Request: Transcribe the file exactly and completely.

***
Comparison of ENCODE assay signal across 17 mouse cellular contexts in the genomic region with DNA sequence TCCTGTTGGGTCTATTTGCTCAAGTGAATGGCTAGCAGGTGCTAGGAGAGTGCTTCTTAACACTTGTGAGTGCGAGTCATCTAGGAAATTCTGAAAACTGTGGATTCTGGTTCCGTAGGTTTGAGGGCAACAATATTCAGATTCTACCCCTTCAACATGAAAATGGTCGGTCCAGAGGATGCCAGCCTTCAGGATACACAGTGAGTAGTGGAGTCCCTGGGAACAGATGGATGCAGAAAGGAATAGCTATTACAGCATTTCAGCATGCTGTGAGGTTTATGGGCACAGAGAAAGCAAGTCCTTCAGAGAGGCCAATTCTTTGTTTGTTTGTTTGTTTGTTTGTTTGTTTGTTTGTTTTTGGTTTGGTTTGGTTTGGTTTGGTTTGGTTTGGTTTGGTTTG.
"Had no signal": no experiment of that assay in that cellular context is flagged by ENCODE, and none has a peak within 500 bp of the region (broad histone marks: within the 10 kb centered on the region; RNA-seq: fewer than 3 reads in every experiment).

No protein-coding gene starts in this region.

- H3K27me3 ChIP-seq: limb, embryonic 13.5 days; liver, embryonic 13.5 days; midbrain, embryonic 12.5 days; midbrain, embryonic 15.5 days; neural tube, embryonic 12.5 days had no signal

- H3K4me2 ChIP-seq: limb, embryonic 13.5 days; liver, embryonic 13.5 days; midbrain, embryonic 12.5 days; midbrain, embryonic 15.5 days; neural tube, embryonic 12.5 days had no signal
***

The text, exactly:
Comparison of ENCODE assay signal across 17 mouse cellular contexts in the genomic region with DNA sequence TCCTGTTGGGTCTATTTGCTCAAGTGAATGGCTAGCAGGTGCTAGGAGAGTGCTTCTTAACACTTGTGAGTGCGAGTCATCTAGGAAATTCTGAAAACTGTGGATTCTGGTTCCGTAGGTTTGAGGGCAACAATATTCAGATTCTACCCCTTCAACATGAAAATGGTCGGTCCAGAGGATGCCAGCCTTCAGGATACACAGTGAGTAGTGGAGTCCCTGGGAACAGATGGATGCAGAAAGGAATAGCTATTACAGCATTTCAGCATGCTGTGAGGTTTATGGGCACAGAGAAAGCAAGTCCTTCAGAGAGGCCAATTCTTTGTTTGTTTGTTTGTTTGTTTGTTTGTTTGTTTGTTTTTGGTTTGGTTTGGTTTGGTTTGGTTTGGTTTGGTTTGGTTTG.
"Had no signal": no experiment of that assay in that cellular context is flagged by ENCODE, and none has a peak within 500 bp of the region (broad histone marks: within the 10 kb centered on the region; RNA-seq: fewer than 3 reads in every experiment).

No protein-coding gene starts in this region.

- H3K27me3 ChIP-seq: limb, embryonic 13.5 days; liver, embryonic 13.5 days; midbrain, embryonic 12.5 days; midbrain, embryonic 15.5 days; neural tube, embryonic 12.5 days had no signal

- H3K4me2 ChIP-seq: limb, embryonic 13.5 days; liver, embryonic 13.5 days; midbrain, embryonic 12.5 days; midbrain, embryonic 15.5 days; neural tube, embryonic 12.5 days had no signal